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Go-to-market strategy can be so broad and different by company/market. How do you define it and get alignment across the team?

4 Answers
Marisa Currie-Rose
Marisa Currie-Rose
Shopify Director of Product MarketingOctober 13

Before we start working on a Go-To-Market strategy, we work with cross-functional teams to align on the value props and priority level of the launch. For example, a P0 launch gets a different strategy than a P2 launch. To communicate this clearly and concisely, you can do the following:

  • Create a GTM document that outlines your strategy in detail. Share this document with all team members and update it regularly as your strategy evolves.

  • Hold regular team meetings to discuss the GTM strategy and review progress. These meetings should be a forum for team members to ask questions and provide feedback on the strategy.

  • Empower team members to make decisions about how to execute the GTM strategy. This will help to ensure that everyone feels invested in the success of the strategy.

  • Celebrate successes and learn from failures. Celebrating successes and learning from failures can create a culture of continuous improvement for your GTM strategy.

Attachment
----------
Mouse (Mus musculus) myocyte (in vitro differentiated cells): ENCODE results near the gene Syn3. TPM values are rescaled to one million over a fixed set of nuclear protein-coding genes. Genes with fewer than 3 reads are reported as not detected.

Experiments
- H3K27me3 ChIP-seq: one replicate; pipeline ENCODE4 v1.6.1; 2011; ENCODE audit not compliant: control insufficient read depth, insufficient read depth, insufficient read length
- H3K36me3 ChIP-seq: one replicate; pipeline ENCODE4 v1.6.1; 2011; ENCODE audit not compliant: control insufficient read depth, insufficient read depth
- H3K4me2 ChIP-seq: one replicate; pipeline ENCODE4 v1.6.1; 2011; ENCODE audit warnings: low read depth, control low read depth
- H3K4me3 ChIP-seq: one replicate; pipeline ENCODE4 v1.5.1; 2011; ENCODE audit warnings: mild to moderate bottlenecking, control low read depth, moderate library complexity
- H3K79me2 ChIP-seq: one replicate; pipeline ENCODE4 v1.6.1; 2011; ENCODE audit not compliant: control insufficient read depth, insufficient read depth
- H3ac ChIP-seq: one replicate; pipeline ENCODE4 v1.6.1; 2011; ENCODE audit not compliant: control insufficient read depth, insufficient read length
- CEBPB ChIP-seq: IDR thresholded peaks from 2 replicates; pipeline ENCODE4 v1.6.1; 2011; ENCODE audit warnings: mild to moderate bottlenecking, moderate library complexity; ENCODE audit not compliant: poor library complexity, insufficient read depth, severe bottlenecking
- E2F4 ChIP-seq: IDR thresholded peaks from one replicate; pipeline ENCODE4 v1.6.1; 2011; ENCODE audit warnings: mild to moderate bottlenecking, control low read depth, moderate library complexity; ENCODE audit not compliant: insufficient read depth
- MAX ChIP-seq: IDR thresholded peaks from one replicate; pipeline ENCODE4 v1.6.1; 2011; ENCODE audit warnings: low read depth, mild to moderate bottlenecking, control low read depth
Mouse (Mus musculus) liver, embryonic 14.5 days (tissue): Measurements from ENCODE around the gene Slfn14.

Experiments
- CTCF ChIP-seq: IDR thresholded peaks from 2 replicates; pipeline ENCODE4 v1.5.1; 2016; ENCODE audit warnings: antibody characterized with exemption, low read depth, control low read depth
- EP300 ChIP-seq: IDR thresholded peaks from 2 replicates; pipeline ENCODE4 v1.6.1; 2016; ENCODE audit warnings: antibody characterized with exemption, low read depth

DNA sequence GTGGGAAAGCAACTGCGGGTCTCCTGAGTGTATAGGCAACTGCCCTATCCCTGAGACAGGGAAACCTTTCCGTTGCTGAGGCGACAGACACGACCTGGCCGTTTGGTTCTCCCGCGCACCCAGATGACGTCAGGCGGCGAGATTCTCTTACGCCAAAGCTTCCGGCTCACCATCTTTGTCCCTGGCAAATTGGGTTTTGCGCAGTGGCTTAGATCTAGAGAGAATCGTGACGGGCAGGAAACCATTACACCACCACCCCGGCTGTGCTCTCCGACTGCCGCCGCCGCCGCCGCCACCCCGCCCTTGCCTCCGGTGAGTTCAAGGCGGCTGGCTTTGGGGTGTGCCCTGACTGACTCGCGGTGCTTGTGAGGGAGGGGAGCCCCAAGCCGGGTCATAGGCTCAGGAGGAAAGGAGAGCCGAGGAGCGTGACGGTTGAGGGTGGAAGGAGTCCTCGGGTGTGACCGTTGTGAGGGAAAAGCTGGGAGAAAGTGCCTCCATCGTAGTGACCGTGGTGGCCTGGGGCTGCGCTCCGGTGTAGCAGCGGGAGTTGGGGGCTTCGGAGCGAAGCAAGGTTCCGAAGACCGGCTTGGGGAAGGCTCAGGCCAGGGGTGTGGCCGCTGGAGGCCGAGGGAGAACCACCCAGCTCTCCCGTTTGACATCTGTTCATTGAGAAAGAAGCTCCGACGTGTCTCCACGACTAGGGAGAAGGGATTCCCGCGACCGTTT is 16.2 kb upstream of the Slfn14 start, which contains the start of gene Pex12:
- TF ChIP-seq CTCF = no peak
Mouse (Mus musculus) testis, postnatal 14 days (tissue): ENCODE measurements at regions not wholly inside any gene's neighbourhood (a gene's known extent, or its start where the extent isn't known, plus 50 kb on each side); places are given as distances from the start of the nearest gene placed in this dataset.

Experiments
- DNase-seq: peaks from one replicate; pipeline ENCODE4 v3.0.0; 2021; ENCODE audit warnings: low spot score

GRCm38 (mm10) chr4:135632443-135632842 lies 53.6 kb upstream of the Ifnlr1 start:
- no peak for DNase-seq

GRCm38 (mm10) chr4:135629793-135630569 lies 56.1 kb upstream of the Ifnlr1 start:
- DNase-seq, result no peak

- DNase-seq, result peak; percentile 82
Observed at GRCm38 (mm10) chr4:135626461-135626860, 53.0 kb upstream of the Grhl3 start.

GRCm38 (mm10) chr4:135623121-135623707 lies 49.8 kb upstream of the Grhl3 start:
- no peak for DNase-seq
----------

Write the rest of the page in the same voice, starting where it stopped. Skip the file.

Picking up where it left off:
In short, communicate clearly, collaborate often, and empower your team.

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Ben Rawnsley-Johnson
Ben Rawnsley-Johnson
Atlassian Head of Product MarketingJuly 27

A go-to-market strategy is at its heart, an exercise in alignment.

A good B2B GTM plan maximizes your exposure to growth by drawing a through-line across your market and its needs, your company, and its offerings in the most efficient way possible. It is built around 3 pillars:

  • Market Opportunity: Expressed as TAM/SAM/SOM, outlining where the fertile areas of opportunity exist where you can make money (Segments, industry verticals, buying centers/Line of Business)

  • Positioning: Your company's products / Solutions, expressed through value propositions that align with your buyer/user's most important needs and problem areas.

  • Distribution & Campaign: Outlining Route-to-market, channels, and investment/returns, as well as the competitive, messaging, and positioning needed to build compelling content and creative.


As for alignment internally, this comes down to good teamwork and hygiene, starting with: